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An Integral Membrane Protein (LMP2) Blocks Reactivation of Epstein-Barr Virus from Latency Following Surface Immunoglobulin Crosslinking
Cheryl L. Miller, Jennifer H. Lee, Elliott Kieff and Richard Longnecker
Proceedings of the National Academy of Sciences of the United States of America
Vol. 91, No. 2 (Jan. 18, 1994), pp. 772-776
Published by: National Academy of Sciences
Stable URL: http://www.jstor.org/stable/2363966
Page Count: 5
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The role of latent membrane protein 2 (LMP2) in Epstein-Barr virus (EBV) infection was evaluated by using latently infected primary B lymphocytes that had been growth transformed by wild-type or specifically mutated EBV recombinants. LMP2 null mutant recombinant EBV-infected cells were similar to normal B lymphocytes in their rapid increase in intracellular free calcium after surface immunoglobulin crosslinking. These cells also became more permissive for lytic EBV replication. In sharp contrast, wild-type control infected cells had little or no increase in intracellular free calcium or in permissivity for EBV replication. The block to surface immunoglobulin crosslinking-induced permissivity in cells expressing wild-type LMP2 could be bypassed by raising intracellular free calcium levels with an ionophore and by activating protein kinase C with phorbol 12-myristate 13-acetate. LMP2A, not LMP2B, mediates this effect on calcium mobilization. Genetic and biochemical data are consistent with these effects being due to the interaction of the LMP2A N-terminal cytoplasmic domain with B lymphocyte src family tyrosine kinases.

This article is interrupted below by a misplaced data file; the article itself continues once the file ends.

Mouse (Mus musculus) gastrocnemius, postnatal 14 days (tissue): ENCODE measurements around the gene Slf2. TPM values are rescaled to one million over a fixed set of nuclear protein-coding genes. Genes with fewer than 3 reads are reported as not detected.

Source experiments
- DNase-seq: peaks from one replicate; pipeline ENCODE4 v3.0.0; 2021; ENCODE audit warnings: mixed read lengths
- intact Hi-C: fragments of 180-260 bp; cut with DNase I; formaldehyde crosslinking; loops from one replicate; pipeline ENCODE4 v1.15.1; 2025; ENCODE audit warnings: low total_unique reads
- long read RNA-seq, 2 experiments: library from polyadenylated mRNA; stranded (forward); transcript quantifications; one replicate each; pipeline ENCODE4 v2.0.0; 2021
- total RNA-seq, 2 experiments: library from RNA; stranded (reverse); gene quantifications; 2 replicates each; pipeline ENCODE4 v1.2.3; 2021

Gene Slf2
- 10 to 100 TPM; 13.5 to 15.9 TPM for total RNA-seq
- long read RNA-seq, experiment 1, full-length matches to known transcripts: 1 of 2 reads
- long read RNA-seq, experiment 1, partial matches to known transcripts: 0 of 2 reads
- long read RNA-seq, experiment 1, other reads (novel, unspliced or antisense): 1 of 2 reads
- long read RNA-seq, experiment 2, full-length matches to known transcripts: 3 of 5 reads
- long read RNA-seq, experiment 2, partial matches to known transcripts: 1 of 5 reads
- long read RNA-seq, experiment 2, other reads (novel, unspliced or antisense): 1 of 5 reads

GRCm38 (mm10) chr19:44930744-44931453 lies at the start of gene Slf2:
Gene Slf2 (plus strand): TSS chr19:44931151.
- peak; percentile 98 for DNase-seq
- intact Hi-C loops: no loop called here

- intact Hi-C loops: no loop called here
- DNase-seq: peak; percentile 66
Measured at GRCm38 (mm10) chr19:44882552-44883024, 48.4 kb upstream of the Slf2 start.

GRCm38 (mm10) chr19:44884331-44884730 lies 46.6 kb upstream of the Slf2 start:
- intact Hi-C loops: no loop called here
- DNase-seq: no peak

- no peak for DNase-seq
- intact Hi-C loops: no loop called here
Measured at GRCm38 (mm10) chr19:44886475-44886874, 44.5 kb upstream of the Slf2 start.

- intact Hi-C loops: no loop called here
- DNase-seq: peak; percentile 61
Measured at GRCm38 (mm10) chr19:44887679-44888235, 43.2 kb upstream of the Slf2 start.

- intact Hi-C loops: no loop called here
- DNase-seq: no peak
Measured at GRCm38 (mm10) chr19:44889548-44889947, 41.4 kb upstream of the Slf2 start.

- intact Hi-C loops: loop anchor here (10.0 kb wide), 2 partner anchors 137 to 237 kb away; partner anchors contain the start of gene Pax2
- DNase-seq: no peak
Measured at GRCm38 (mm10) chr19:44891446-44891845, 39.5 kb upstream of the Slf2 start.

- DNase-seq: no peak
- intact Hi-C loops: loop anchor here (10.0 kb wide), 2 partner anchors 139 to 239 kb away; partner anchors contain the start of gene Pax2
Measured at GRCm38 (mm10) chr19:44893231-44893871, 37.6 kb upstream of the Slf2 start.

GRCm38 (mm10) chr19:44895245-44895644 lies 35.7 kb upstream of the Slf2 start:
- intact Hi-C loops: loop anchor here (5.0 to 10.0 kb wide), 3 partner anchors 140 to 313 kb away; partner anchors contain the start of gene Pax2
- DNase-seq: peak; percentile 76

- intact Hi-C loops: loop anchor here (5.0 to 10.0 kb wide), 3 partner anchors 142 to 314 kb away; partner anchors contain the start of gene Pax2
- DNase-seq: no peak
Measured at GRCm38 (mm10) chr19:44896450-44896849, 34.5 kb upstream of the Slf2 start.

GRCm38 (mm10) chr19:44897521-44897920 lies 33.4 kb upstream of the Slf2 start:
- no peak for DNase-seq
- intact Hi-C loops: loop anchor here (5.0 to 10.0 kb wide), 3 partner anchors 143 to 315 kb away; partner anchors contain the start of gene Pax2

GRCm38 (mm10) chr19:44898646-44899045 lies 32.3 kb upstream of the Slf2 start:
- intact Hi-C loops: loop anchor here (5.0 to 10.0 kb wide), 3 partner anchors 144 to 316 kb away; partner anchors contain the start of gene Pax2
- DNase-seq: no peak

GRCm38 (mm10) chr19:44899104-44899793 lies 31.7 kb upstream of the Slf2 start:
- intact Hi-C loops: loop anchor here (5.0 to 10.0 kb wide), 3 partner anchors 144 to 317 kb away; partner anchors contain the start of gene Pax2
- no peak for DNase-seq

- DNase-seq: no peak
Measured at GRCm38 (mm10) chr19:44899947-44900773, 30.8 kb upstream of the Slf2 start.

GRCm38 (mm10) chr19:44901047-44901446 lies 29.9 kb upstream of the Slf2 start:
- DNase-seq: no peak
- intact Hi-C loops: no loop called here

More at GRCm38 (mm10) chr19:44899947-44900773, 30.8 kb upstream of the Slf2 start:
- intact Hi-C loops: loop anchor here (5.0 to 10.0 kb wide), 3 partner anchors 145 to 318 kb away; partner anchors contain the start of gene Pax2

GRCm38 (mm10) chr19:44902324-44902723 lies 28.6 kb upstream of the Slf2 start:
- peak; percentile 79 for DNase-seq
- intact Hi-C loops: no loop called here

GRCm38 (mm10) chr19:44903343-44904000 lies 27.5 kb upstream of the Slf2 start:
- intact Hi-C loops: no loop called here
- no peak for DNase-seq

Proceedings of the National Academy of Sciences of the United States of America © 1994 National Academy of Sciences